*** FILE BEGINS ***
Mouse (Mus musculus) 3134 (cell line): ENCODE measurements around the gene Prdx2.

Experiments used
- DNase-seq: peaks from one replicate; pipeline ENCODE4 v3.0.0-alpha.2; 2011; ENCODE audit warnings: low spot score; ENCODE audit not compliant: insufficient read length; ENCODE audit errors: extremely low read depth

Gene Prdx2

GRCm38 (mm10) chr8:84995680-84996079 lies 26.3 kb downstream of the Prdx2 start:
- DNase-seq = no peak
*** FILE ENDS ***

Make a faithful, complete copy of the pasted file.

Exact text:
Mouse (Mus musculus) 3134 (cell line): ENCODE measurements around the gene Prdx2.

Experiments used
- DNase-seq: peaks from one replicate; pipeline ENCODE4 v3.0.0-alpha.2; 2011; ENCODE audit warnings: low spot score; ENCODE audit not compliant: insufficient read length; ENCODE audit errors: extremely low read depth

Gene Prdx2

GRCm38 (mm10) chr8:84995680-84996079 lies 26.3 kb downstream of the Prdx2 start:
- DNase-seq = no peak